Fourth, the renewed Canadian approach melds trade objectives with development aspirations. Attitudes toward aid are changing with the increasing recognition that a job is the best form of development assistance. A key feature of the rebooted relationship with Brazil is a CEO Forum, staffed by the Canadian Council of Chief Executives and the Brazilian National Confederation of Industry.

This business-to-business dimension promises real gains, especially if Brazilians and Canadians can agree on a set of practical objectives such as increasing direct flights and identifying business impediments that can be addressed by working with governments. CEO forums should be included in every FTA negotiation and built into the existing relationships with Mexico and Chile.

To sustain the opening with Brazil and to move the relationships with key partners like Mexico and Chile to the next level will require a series of focused blueprints. These will have to address critical questions such as how to attract more Latin American investment in Canada and what barriers—especially those specific to Latin America—can be addressed by Canadian initiatives. The Canadian business community is engaged and should be a driving force for taking the relationship to the next level.

In every case, there needs to be a systematic plan of engagement starting at the most senior political level.

For one, the prime minister needs to block at least one week a year for visits to the region. To provide the needed intellectual capital, Canadians also need to actively support the work of think tanks and improve existing synergies among organizations.

The demise for lack of funding in September of the Canadian Foundation for the Americas (FOCAL) research center, after 21 years of advancing Canadian interests, is a setback because it consistently provided useful intellectual heft and intelligent trend-spotting.

FOCAL had been largely dependent on Canadian government funding after it was created by an act of cabinet under Prime Minister Brian Mulroney (1984–1993). In its next iteration it should look more like the Inter-American Dialogue or Americas Society/Council of the Americas, with strong private-sector involvement and a focus on investment and trade as the best means of generating development and creating long-term relationships.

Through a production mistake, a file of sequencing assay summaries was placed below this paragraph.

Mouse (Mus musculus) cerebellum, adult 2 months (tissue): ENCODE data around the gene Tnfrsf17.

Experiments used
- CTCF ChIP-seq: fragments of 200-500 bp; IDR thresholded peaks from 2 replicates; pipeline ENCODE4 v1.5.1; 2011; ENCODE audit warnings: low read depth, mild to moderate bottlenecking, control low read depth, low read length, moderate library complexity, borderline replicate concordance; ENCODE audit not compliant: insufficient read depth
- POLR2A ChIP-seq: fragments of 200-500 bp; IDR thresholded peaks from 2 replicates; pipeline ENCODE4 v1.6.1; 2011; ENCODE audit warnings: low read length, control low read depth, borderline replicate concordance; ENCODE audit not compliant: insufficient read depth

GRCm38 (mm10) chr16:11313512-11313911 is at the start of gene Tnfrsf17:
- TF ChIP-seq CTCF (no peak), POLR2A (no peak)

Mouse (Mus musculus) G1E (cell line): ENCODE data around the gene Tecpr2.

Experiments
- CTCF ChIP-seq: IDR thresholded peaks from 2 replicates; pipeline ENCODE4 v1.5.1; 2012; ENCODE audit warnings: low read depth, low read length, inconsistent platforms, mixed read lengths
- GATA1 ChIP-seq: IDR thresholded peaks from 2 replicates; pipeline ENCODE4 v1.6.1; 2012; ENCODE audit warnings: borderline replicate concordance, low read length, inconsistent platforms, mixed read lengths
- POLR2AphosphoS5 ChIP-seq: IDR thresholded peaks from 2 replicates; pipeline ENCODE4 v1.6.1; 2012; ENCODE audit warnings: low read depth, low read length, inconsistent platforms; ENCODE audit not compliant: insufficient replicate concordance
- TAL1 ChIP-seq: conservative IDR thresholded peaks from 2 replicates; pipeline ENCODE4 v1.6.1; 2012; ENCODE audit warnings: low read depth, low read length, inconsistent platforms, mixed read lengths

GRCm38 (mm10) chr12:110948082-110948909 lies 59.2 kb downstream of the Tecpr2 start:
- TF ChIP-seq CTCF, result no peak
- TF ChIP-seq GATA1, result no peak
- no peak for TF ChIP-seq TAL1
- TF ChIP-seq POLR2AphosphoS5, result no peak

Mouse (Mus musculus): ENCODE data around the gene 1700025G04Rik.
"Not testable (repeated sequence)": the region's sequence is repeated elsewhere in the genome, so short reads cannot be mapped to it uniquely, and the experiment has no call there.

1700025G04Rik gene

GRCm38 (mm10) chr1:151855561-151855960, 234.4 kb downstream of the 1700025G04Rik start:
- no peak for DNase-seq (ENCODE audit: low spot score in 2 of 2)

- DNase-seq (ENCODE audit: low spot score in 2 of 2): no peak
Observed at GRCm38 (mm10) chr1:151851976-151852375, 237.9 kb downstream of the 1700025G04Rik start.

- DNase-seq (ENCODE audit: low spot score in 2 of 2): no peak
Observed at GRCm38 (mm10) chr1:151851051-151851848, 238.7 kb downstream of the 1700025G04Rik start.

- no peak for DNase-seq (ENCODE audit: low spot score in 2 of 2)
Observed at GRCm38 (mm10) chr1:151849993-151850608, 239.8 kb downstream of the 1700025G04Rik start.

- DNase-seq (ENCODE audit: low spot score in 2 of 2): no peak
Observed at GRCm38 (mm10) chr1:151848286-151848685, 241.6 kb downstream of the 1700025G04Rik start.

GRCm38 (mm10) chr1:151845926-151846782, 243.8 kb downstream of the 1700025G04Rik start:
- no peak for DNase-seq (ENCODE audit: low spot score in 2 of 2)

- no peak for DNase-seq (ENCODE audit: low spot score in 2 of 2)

The current Canadian government is not the first to promise a new look at the region, but all too often action never followed rhetoric. If the Americas are truly a priority, and Harper’s promise to be “ambitious” is more than just repetition of the old rhetoric, the prime minister’s continued attention to the region will be necessary.

Unless the Canada–Latin America relationship is given a place of priority on the agenda and moves from aspiration to pragmatic results, the grass will grow back in the cracks.

Mining: The Risks for Afro-Colombians and the Indigenous

Andrea Armeni

If economic forecasters are correct, boom years are ahead for Colombia. Private and official analysts predict the nation’s gross domestic product (GDP) will grow by an average of 5 percent per year over the next decade. Much of the forecast, though, is based on the assumption that the country will experience an upsurge in mining and oil investment and revenue.

But the rapid expansion of mining concessions also directly threatens the territorial rights—and economic health—of the country’s Indigenous and Afro-Colombian populations, who make up 30.5 percent of Colombia’s population, according to the Office of the United Nations High Commissioner for Refugees.

Future investment and expansion of mining will directly affect Colombia’s more vulnerable populations, since many of the sought-after concessions affect Indigenous lands—or resguardos—and other protected territories. Resguardos make up approximately 74 million acres (30 million hectares) of Colombian territory, while 17 million acres (7 million hectares) are Afro-Colombian lands. Under Colombia’s constitution, this territory belongs to the respective communities, although the state retains sub-soil rights for mining and oil exploitation.

There is no question that mining is a fundamental driver of Colombia’s economy. The mining and oil sectors contributed 6 percent of GDP and provided almost 50 percent of the country’s total exports ($8 billion) in 2010. Mining should account for nearly 13 percent of GDP by the end of the decade, according to the Ministry of Mines and Energy. During the administration of former President Alvaro Uribe, the number of acres with mining concessions increased eightfold, from 2.79 million to 21.08 million (1.13 million to 8.53 million hectares)—or about 4 percent of the national territory. Today, there is a backlog of 20,000 unprocessed title requests, covering approximately 20 percent of Colombia.